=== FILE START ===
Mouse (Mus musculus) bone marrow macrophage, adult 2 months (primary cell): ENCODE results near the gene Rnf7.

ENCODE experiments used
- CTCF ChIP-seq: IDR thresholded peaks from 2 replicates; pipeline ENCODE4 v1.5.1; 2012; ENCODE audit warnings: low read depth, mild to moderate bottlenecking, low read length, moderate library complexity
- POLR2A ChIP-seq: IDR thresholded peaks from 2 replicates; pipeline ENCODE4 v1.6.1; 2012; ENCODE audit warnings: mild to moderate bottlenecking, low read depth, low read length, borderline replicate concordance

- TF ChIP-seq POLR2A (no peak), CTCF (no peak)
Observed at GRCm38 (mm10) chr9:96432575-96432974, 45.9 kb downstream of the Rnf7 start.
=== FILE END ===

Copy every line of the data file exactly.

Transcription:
Mouse (Mus musculus) bone marrow macrophage, adult 2 months (primary cell): ENCODE results near the gene Rnf7.

ENCODE experiments used
- CTCF ChIP-seq: IDR thresholded peaks from 2 replicates; pipeline ENCODE4 v1.5.1; 2012; ENCODE audit warnings: low read depth, mild to moderate bottlenecking, low read length, moderate library complexity
- POLR2A ChIP-seq: IDR thresholded peaks from 2 replicates; pipeline ENCODE4 v1.6.1; 2012; ENCODE audit warnings: mild to moderate bottlenecking, low read depth, low read length, borderline replicate concordance

- TF ChIP-seq POLR2A (no peak), CTCF (no peak)
Observed at GRCm38 (mm10) chr9:96432575-96432974, 45.9 kb downstream of the Rnf7 start.